Wherever You Go…..

my table at Cafe Brujula
It is a week today since I arrived in Oaxaca. I am getting used to the apartment and I am happy to exchange greetings with Patricia, the manager, and Sofia, the cleaner. They are the faces that I see most days. Continuity and connection are important to me wherever I am.

Travelling alone takes a lot of effort! I am not by nature an extrovert but I do enjoy the company and conversation of others. In a week, I have joined the Library, met 2 or 3 people whose company I might enjoy, participated in a walking tour and made an effort to set up my volunteer work. I should be starting soon.

Through Skype, I talk to Maman every day and to Monsieur frequently. I write my blog,  started making notes for my children's story and I have read a few books. I've spent 2 months previously in Oaxaca so I won't be sight-seeing unless it is with a cultural guide. There are some opportunities to visit
textile coops or libraries in the pueblos.  The fees for these tours are used to help the people of the area.

Yesterday, I was feeling a bit overwhelmed. Small things like accessing money can cause worries…
"What if the machine swallows my card?" "I get robbed?" etc. Yesterday, I visited the Santander Bank.
No problem. I walked down the pedestrian street and I bought a history book of Mexico. I can read in Spanish and reading will increase my vocabulary. I think that possibly the effort to construct meaning from unfamiliar words may even ward off brain ageing.

the Old Gringa

As I was sitting in the Café Brujula reading, the young man next to me started a conversation. There aren't many Old Gringas sitting reading Mexican history, I guess. It turns out that he had visited Winnipeg for three months. We spoke for about half an hour in a mixture of Spanish, English and a smattering of French. When in my life do I ever meet an interesting young man who loves languages?

 I found this interesting video by a Broad Abroad. I guess that the important thing about visiting another
country is to be informed and respectful of the culture.

Happy International Women's Day!


  1. Your ability to speak the language must open up so many more opportunities for friendships and connecting with the locals...when you mentioned anxiety over the bank machine I thought that might be how I will feel in Paris when I go to get more Euros!
    Your hair is looking so pretty curled and soft...the shade of grey is very flattering too.

  2. As I get older, I am more willing to use my languages and to speak to local people. I would starve for conversation if I didn't. The fear of bank machines is pretty much unfounded. I always carry 2 different Visas and cards for 2 different banking systems. In Paris, you would easily find an HSBC branch if you had a problem. Thank you as you were my hair inspiration. With no dryer, little product and I don't think there are many hairdressers around here, natural hair does make sense.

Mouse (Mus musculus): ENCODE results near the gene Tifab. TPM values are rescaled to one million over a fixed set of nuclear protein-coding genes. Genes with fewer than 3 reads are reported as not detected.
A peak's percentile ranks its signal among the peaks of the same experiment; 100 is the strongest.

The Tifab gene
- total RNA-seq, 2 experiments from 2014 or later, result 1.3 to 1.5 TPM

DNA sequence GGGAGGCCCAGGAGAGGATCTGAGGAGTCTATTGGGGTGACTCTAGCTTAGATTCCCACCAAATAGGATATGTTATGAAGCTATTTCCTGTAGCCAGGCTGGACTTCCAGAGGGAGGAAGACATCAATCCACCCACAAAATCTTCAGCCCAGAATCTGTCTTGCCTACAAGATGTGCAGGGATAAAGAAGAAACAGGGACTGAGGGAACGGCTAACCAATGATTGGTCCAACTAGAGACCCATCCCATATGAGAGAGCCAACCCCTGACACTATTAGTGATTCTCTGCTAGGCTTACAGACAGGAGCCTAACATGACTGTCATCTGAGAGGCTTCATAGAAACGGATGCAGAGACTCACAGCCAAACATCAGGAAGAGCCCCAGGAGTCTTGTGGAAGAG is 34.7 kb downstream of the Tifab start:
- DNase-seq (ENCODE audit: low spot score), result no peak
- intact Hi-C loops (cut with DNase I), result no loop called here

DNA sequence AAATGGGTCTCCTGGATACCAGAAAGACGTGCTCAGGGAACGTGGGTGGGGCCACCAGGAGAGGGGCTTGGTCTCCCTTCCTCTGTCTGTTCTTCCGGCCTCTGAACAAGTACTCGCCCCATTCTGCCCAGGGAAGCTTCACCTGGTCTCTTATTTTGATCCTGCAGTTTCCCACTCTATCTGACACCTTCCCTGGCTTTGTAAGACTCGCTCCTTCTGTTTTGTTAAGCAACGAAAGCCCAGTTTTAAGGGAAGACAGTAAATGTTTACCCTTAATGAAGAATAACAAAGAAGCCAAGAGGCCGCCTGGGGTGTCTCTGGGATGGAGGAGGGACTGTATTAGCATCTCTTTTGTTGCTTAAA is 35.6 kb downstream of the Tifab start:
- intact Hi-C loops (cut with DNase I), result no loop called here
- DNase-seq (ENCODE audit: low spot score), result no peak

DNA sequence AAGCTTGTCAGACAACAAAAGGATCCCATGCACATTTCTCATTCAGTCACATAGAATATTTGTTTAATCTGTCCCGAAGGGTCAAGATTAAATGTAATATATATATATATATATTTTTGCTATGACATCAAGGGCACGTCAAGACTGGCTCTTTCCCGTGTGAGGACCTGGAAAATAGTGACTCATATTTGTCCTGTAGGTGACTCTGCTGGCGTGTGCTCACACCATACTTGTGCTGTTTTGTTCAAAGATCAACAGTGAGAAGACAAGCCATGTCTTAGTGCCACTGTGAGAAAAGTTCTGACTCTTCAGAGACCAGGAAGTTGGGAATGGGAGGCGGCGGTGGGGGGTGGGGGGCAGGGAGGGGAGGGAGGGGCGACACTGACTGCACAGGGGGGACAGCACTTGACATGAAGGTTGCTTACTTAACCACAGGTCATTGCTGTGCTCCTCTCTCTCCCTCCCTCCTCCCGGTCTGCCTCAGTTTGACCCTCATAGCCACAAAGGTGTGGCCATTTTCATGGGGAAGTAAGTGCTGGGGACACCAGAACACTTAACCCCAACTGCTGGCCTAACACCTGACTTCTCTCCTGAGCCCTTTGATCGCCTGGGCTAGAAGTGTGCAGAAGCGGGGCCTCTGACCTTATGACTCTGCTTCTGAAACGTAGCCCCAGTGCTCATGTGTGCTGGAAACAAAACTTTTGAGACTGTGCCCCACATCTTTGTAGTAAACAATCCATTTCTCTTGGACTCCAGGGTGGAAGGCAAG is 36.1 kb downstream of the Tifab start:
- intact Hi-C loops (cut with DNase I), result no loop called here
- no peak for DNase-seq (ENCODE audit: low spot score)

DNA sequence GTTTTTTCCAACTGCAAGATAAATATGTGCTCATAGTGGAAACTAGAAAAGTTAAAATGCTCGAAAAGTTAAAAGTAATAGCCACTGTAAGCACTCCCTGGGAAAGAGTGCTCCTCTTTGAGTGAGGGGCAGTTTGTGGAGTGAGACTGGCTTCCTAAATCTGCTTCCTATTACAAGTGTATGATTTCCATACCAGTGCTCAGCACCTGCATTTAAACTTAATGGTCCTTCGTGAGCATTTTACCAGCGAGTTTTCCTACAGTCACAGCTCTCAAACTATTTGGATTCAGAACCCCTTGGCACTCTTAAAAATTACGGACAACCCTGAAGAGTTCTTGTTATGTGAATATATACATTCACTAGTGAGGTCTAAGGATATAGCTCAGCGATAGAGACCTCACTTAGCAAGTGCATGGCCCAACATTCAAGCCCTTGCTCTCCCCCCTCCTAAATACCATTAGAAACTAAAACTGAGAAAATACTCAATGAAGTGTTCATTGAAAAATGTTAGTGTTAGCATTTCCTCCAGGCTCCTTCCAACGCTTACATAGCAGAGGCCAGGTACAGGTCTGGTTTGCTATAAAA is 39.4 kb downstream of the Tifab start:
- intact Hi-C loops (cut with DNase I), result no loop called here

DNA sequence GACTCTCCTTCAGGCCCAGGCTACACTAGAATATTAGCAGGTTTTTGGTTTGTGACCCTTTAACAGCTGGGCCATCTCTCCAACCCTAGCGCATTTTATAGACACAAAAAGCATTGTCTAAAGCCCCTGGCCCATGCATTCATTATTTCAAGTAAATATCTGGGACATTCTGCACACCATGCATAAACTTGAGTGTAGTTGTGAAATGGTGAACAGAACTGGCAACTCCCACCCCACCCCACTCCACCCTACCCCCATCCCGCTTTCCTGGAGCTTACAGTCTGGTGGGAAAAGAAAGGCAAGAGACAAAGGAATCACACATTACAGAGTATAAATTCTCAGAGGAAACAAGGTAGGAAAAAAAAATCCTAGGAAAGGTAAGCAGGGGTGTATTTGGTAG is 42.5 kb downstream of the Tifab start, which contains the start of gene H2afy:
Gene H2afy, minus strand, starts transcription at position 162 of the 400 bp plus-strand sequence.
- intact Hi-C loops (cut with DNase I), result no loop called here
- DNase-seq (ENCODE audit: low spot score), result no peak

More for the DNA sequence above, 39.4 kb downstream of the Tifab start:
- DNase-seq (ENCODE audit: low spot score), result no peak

3. Madame I love that you had this trilingual conversation with this young man. While you were perhaps anxious about a few other things, evidently he saw you as the traveller d'une certain age that you are -- an interesting and informed woman.

    1. Thank you. It's exciting to meet younger people who want to learn more about the world. There seem to be a lot of interesting (ed) people here.

  4. You look wonderful! Keep doing whatever you are doing as you look lovely. The grays give you a so much softer look. You are to be admired for going on your adventure. I am so glad you are blogging.

    1. Thank you. One of my friends referred to a book called "Silver" which is a photographic study of grey-haired women. One of them used the word "authentic" to describe how she felt about herself.
      The "authentic" me has always wondered what it would be like to be born and to live in a different place. Through travel and meeting people, I get a chance to find out and to share my experiences.

  5. Madame, may I add my compliments - you look gorgeous. Oaxaca agrees with you. I suspect your softer nature is appreciated by many of the locals you're meeting. Your interest in them and their culture must be the perfect place to start a conversation. And when you're talked-out...you have your apartment oasis to cocoon in. I look forward to logging in each evening to see your latest post.

  6. Thank you. Photobooth photos are a challenge. I don't think I was meant to master the "selfie." I do love it here. It has its challenges but the local people are friendly and warm. I have never been dedicated to keeping a travel journal, but knowing that others are reading, keeps me writing.

  7. Just imagine the content you'll accumulate on this blog...it's full of story ideas just waiting for you to write them.


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